FOR four decades, the excellence of DOE's three defense laboratories-Livermore, Los Alamos, and Sandia-has provided the assurance that the U.S. nuclear weapons stockpile was safe and reliable. This assurance was provided by the knowledge we gained from nuclear testing and by developing new weapons that responded to new defense requirements. Even though nuclear testing has ceased, no new weapons are being designed or developed, and the stockpile of nuclear weapons is being reduced in accordance with the START I treaty and START II agreement, we must continue to ensure that the nation's stockpile is safe and reliable. This is a very challenging task.
These events led President Clinton in August 1995 to reaffirm that the continued vitality of the three nuclear weapons laboratories is essential for meeting the challenge of ensuring the safety and reliability of our nuclear weapon stockpile by other means.
The DOE responded to this challenge with the Stockpile Stewardship and Management Program (SSMP). This program specifies a science-based approach, whose goal is to keep the stockpile safe and reliable by replacing weapons development and nuclear testing with weapons life extension and with intensive computational and experimental research that provides a fundamental understanding of all elements of nuclear weapons safety, performance, and maintenance.
Today national security is a principal integrating theme of Lawrence Livermore National Laboratory, with stockpile stewardship its major element. Livermore's role in the overall program is described in the article beginning on p. 6. A wide spectrum of activities is being integrated strategically and tactically within the Laboratory, requiring an unprecedented application of our teamwork. We are coordinating these endeavors through LLNL's Council on National Security, whose members are the Associate Directors of all of our major national security directorates, comprising more than half of the assets of the Laboratory.
We should not underestimate the risks involved in science-based stockpile stewardship without nuclear testing. Sidney Drell, the chairman of the University of California President's Council on the National Laboratories, in describing SSMP as a major challenge for the Laboratories, said, "The Cold War may be over, but the weapons laboratories still face a tough challenge to maintain confidence in our enduring nuclear deterrent as safe and reliable as it shrinks in size and ages."
At this point in history, DOE's three Defense Programs laboratories have committed to an enormous undertaking: to make their best effort to safely and reliably maintain the U.S. nuclear stockpile without nuclear testing. There are risks involved in this challenging undertaking as well. Responding to the challenge requires virtually every part of the Laboratory to apply our can-do culture to a fundamental system change. This means we will be evolving rapidly and efficiently from the former underground-test-based culture of new weapon development to the science-based culture of stockpile stewardship. It is our job now to develop the highest quality stockpile certification process possible, based on high-quality and innovative scientific and engineering techniques including advanced computer modeling, aboveground experiments, advanced device surveillance, and advanced remanufacturing of weapon parts.
We believe our well-trained nuclear weapon experts are up to this challenge. Our hope is that future generations of weapons scientists, even though they may never have experienced a nuclear test, will be able to assure the citizens of our country that the nuclear deterrent is safe, secure, and reliable.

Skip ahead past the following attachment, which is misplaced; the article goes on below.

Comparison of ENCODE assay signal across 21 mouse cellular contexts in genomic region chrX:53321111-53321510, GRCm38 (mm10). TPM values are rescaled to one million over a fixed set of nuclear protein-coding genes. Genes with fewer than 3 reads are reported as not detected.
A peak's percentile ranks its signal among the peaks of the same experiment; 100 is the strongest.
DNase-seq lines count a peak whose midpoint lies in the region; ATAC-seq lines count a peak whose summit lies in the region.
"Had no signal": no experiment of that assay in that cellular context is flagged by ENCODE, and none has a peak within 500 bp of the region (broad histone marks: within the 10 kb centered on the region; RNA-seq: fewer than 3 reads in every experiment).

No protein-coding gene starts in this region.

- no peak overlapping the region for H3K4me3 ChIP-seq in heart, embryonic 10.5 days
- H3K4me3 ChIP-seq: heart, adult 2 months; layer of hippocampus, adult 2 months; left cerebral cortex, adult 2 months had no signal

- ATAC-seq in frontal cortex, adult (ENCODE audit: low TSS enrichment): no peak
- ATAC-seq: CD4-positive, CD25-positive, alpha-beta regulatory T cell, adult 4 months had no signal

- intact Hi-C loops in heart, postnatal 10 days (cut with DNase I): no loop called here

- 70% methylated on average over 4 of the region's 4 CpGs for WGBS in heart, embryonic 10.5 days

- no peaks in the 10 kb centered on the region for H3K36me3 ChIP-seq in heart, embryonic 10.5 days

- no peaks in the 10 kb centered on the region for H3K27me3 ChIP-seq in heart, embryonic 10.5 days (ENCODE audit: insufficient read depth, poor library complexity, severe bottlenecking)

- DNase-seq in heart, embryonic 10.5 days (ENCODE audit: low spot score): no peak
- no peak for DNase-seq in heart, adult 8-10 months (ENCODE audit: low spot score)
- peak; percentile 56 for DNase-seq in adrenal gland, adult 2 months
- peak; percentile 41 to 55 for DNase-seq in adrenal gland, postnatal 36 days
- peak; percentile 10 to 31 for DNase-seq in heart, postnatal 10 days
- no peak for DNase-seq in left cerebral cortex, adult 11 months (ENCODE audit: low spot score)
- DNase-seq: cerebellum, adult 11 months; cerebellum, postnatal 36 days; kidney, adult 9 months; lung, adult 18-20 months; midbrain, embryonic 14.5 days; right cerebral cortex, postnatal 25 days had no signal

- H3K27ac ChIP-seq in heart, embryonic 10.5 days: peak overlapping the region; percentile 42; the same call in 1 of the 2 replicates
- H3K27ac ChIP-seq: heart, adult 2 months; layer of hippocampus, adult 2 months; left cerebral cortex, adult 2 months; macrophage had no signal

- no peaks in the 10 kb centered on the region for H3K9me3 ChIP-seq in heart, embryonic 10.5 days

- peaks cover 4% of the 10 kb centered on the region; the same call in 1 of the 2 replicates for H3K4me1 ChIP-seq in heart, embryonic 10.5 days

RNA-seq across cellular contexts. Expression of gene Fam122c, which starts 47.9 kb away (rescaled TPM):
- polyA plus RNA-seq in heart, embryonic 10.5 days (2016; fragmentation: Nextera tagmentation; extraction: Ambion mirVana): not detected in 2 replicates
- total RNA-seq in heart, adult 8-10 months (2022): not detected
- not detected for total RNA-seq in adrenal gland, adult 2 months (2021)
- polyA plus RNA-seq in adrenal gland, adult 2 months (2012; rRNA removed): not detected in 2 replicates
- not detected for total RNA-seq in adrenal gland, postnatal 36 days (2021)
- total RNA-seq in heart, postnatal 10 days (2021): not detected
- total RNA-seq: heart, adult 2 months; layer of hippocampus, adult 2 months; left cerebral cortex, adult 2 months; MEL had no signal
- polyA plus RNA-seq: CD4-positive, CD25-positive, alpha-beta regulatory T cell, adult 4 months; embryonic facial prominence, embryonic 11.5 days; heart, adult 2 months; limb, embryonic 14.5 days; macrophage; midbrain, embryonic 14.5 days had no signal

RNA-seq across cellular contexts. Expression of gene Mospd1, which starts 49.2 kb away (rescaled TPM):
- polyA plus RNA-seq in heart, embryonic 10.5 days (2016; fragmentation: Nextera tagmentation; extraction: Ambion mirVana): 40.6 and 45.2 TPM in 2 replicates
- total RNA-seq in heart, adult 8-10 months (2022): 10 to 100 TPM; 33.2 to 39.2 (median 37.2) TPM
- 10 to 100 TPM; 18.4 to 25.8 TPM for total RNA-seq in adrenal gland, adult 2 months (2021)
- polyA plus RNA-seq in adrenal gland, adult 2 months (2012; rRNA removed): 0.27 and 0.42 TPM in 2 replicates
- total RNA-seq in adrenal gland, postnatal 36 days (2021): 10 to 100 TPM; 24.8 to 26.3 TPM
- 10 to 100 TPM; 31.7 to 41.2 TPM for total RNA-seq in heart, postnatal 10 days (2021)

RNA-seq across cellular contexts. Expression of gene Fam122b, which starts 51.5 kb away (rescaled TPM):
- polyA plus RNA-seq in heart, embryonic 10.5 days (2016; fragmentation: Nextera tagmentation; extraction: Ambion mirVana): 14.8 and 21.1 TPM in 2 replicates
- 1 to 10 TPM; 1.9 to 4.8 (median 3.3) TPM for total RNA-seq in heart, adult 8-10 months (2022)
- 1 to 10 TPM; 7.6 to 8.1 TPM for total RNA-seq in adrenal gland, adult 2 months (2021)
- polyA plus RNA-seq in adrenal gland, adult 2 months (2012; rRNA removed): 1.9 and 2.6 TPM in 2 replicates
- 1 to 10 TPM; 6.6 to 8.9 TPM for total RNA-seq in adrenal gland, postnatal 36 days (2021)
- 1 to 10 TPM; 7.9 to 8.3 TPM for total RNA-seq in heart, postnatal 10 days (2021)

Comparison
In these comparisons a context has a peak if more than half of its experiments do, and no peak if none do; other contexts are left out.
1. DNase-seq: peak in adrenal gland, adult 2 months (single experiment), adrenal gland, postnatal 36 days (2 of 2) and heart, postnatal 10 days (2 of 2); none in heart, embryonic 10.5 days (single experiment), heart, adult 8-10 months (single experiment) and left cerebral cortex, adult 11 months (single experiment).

Livermore's new course
C. Bruce Tarter, Director, LLNL


"Today I am announcing my decision to negotiate a true zero-yield comprehensive test ban. . . . The United States will now insist on a test ban that prohibits any nuclear weapons test explosion, or any other nuclear explosion. . . . I am today directing the establishment of a new annual reporting and certification requirement that will ensure that our nuclear weapons remain safe and reliable under a comprehensive test ban."
President Clinton
Press Conference, August 11, 1995

"I am assured by the Secretary of Energy and directors of our nuclear labs that we can meet the challenge of maintaining our nuclear deterrent under a CTB [Comprehensive Test Ban] through a science-based stockpile stewardship program without nuclear testing."
President Clinton in a statement read by Robert Bell,
Press Conference, August 11, 1995


With these words last summer, the President of the United States charted a new course for Lawrence Livermore and DOE's other two Defense Programs laboratories. This course is the Stockpile Stewardship and Management Program (SSMP), whose goal is for computational and experimental research to provide the fundamental understanding that will enable us to predict in detail-without the benefits of nuclear testing-the complex nonlinear performance of nuclear weapons.
At Lawrence Livermore, we all know what an enormous challenge this presents. This undertaking is clearly not risk-free. At the same time, however, the SSMP offers an unprecedented opportunity for Livermore to serve the nation with our scientific and technological excellence.
I believe that our scientists and engineers are up to this challenge and that, with adequate support and close teamwork, our people will successfully carry the U.S. stockpile, secure and reliable, into the 21st century. It is an enormous responsibility. As we now unfold LLNL's SSMP roadmap involving significant changes in our national security mission, I am depending upon all Laboratory employees to accept the SSMP challenge and apply to it their characteristic skill, determination, and enthusiasm.


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